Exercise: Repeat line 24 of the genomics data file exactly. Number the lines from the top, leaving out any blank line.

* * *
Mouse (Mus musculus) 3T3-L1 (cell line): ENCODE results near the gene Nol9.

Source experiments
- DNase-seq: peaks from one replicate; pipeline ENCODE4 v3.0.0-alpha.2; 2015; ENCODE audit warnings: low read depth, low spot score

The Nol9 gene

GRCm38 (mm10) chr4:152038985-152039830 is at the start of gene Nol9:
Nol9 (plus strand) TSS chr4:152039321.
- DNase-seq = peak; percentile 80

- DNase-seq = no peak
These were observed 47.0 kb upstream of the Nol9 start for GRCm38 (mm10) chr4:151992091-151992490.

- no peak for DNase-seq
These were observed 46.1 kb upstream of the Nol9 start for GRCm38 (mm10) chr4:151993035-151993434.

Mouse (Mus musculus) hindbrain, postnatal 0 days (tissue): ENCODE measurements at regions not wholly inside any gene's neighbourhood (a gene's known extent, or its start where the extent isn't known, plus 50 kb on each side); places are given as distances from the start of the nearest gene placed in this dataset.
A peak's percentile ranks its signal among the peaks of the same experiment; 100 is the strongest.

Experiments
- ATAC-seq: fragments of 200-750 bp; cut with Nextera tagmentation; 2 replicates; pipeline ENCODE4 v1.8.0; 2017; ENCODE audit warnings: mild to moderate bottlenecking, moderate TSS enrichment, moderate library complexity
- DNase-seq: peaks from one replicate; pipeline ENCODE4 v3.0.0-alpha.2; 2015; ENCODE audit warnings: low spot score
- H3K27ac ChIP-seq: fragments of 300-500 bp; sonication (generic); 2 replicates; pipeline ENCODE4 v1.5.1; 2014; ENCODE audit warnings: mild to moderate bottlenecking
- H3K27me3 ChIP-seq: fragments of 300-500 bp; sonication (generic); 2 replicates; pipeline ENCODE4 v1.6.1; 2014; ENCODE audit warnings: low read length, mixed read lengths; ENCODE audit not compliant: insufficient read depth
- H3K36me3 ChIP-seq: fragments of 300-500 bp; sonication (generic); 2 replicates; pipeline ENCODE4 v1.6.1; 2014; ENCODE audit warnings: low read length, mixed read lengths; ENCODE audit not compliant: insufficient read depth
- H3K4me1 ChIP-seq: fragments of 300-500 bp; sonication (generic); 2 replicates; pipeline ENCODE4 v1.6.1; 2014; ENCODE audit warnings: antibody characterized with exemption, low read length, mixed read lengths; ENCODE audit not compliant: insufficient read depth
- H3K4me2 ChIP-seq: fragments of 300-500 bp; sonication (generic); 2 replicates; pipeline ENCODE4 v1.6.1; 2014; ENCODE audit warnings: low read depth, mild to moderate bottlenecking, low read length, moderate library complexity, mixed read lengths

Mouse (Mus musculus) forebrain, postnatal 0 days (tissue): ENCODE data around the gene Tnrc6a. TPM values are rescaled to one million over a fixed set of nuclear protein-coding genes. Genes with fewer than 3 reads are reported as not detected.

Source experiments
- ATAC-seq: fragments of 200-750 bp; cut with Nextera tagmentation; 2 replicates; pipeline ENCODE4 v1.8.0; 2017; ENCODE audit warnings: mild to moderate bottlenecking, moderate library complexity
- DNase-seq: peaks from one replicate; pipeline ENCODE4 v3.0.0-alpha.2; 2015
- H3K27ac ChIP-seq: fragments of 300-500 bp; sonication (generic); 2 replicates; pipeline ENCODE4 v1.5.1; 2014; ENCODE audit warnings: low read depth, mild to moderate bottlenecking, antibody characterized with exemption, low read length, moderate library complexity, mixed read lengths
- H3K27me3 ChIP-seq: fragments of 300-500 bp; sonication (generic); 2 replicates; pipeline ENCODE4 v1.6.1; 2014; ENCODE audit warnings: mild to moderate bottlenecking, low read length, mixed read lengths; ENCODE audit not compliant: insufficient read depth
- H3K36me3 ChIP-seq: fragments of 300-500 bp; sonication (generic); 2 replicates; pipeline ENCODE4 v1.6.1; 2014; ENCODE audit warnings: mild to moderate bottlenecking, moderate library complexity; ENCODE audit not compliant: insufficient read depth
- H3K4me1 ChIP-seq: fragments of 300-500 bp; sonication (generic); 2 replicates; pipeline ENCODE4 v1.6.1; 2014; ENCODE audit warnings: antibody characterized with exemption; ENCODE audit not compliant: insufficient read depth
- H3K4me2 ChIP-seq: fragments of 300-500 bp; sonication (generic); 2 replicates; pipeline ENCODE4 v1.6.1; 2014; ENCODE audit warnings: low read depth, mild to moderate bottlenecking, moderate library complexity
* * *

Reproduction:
- ATAC-seq: fragments of 200-750 bp; cut with Nextera tagmentation; 2 replicates; pipeline ENCODE4 v1.8.0; 2017; ENCODE audit warnings: mild to moderate bottlenecking, moderate library complexity